Various Artists


by Jason MacNeil

5 April 2006


Sometimes buzz acts in New York get all the star treatment in London, and vice versa. Occasionally this is because there are somewhat different tastes on either side of the pond, and it takes the ink-stained wretches or bloggers on one side of the pond to validate the music band X is making, thus making it okay to enjoy. As a result, this compilation is trying to cut out the middleman by giving both sides a taste of what is coming in 2006 from the US and the UK. And while I love the idea, as a proud Canuck I cannot help but recognize that the Organ, Uncut and Magneta Lane are not from the UK or the US. They’re Canadian, gosh darnit! No, I’m not suggesting calling it NY2LONTO, but still….

Anyhow, this 18-track compilation begins with the Morning After Girls performing “Hi-Skies”, a gritty, ballsy rocker that mixes a bit of the garage rock with the tight, catch British pop for a great way to kick arse, er, ass! While the vocals are at times a tad screechy, the band is rock solid. An even tighter and perhaps highly contagious ditty is “No Imagination” from The Hong Kong, which sounds like Chrissie Hynde fronting Metric. Fantastic stuff with a chorus that isn’t over the top but just shows enough brawn to make it all work. Unfortunately, the Ordinary Boys’ effort on “Little Bubble” is just ordinary, with the song’s lyrics played out somewhat, with a cell phone ringing just after “cell phone” is sung. Resembling something that could be deemed “neo-Kinks,” the track pays off marginally with the chorus, but it’s average at best.

cover art

Various Artists


(Best Before)
UK: Available as import

Fortunately, the clunkers are often the rare exceptions to this above-average norm, particularly when the primal but hook-filled “Chemical Burns” by Every Move a Picture sounds like Franz Ferdinand doing an homage to Iggy Pop’s “Lust For Life” – simultaneously primal but arty. Meanwhile Magneta Lane (did I tell you they’re from Canada?) provide a punchy bit of rock a la the Go-Gos or Blondie with “Their Party Days”. The only problem is how the chorus tends to get stale the longer the song goes on. And that is also true of The Subways’ “RockNRockQueen”, which tries to deliver the goods from the onset, but it’s the vocalist who seems to try and go over the top prior to the wall of boogie/garage/primal rock.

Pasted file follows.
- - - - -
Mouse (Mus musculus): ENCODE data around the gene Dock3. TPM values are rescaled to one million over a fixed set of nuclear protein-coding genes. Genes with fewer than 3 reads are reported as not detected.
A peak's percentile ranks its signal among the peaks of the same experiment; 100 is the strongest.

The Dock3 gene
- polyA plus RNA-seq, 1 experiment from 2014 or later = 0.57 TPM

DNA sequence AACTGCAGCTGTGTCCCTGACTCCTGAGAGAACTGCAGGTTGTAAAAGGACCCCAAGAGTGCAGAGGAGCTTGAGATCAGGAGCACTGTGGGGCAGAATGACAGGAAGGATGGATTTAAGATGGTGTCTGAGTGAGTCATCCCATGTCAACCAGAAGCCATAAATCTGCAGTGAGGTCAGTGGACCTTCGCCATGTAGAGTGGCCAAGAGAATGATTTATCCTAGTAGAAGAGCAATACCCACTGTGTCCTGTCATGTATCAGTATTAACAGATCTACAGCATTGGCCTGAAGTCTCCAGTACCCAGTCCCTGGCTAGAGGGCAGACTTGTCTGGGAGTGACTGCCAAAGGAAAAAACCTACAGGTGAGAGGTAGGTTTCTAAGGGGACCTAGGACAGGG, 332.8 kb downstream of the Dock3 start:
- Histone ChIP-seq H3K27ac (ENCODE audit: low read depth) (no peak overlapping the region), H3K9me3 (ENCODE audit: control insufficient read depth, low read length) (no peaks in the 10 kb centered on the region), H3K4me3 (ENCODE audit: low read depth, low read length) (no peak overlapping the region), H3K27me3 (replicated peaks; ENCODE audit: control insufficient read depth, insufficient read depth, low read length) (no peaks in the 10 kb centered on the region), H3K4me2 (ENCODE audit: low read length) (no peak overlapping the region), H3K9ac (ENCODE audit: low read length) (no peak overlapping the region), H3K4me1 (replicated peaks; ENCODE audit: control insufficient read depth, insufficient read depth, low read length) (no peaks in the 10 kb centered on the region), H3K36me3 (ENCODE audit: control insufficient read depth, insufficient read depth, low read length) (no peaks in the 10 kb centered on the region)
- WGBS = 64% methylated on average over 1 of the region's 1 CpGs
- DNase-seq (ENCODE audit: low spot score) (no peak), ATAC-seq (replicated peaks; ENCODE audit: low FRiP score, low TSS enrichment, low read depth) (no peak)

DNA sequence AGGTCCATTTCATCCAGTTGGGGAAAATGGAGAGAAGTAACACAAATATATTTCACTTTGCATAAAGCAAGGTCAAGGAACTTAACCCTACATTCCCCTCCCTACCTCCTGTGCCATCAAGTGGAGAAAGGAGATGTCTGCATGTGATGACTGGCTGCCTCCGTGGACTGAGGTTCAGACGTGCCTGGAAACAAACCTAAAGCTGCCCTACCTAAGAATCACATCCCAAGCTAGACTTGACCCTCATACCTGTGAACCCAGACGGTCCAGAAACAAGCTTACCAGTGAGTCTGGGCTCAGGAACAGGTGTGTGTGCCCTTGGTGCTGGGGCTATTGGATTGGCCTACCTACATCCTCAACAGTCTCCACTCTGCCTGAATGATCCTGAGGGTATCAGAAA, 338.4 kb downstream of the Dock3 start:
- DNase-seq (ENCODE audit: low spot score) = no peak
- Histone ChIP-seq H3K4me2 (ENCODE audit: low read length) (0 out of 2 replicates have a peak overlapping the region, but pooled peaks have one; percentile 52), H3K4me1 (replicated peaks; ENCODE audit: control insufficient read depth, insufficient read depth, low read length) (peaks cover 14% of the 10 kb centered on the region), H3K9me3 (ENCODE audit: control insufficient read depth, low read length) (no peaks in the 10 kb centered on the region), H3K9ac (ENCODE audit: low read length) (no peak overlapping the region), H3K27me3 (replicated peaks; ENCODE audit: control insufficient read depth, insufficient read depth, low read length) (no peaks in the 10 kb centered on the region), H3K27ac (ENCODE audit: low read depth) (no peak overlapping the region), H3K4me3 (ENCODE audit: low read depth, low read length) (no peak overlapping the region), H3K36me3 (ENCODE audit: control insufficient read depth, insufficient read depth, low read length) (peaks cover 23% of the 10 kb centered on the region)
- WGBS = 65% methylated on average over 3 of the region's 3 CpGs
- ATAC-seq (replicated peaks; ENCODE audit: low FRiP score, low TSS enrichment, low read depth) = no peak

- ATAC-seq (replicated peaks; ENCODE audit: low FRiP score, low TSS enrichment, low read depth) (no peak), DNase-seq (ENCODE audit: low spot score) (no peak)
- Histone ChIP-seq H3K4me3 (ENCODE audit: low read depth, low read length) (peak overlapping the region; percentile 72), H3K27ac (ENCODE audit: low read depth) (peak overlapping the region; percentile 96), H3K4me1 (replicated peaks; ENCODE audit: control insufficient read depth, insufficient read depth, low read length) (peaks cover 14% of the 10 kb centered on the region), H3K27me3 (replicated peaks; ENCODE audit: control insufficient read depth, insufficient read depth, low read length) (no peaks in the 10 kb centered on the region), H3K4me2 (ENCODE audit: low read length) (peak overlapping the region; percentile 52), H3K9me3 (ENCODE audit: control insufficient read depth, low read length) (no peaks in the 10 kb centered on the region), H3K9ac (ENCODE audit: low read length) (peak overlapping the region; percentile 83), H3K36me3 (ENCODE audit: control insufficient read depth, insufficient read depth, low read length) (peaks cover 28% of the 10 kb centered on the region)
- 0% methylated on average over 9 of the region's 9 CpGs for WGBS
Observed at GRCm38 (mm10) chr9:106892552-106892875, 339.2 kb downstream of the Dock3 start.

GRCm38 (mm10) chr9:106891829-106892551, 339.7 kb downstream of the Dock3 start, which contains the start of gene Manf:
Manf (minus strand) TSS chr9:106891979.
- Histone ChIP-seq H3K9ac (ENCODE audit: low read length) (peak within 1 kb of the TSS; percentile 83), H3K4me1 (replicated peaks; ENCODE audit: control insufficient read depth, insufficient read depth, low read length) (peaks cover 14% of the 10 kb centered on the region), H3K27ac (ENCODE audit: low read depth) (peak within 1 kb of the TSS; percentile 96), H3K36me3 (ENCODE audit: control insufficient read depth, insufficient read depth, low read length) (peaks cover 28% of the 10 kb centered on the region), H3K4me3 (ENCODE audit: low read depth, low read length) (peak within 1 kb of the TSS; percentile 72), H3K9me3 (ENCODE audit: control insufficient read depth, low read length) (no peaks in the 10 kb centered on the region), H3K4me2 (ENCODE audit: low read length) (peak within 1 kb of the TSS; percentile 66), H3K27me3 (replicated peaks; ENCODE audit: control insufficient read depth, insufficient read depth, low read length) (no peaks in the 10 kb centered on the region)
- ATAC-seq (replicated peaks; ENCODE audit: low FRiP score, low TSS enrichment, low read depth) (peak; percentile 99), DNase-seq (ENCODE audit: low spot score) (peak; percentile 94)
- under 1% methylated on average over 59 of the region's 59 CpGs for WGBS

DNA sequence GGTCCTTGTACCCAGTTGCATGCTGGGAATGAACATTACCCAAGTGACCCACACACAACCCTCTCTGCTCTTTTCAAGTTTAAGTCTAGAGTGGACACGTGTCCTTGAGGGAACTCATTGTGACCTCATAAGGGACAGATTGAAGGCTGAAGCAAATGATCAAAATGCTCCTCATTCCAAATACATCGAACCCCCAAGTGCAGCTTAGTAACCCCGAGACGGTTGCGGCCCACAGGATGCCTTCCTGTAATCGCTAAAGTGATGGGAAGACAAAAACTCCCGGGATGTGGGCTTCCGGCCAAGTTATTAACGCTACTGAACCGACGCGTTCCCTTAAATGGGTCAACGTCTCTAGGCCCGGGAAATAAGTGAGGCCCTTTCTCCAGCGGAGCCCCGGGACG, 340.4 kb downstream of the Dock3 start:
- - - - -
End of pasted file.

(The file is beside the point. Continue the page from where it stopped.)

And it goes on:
The best thing about this album is that most of these bands are relatively unknown and many more of them are unsigned. So what you hear is often raw and unpolished, meaning it’s pure and untainted. A great example of this is the slow rumble that oozes out of “Flat Out” from Delegate, with the drummer’s hi-hat working quadruple time. Another sleeper pick that some might overlook is the mid-tempo “Venus in Cancer” by Amusement Parks on Fire. Here the group nails it with some great guitar work that is downplayed and buried under more Kevin Shields-like guitar. But the true dark horse on the album has to be “Anna’s Sweater” by Two Gallants. The song changes gears totally, a slower acoustic roots tune that seems destined for fans of Soul Asylum or Beaver Nelson. A similar vein is mined during “California” by Eugene, but not as successfully.

The second half of this compilation contains some adequate but not quite outstanding tunes, including “Steven Smith” by the Organ (another Canadian act, I think I told you!). It’s a decent effort but is mired in a rather sullen arrangement that can’t break out. Fortunately Uncut atone for this with a great rock track entitled “Day Breaks Red Light”. While not as stellar as their leadoff track from their latest album, this tune gives you some insight into what should be a breakthrough year for this group (and yes, they are Canadian too!). The guitars work lovely here and wind around each other brilliantly, particularly in the extended bridge. It seems to drop off again though with the Cribs’ performance on “Hey Scenesters!”,  which is too cute at times, falling between the slots of the Franz Ferdinand and Kaiser Chiefs.

Another great tune has to be “Things Fall Apart” by Group Sounds, which packs a series of small pop wallops rather than one big one. Think of the Futureheads without the franticness and you should get the picture. Then there is “16” by Harlem Shakes: just as hook-filled, despite the chorus lacking something. While these albums are at times more misses than hits, this one doesn’t have that problem.



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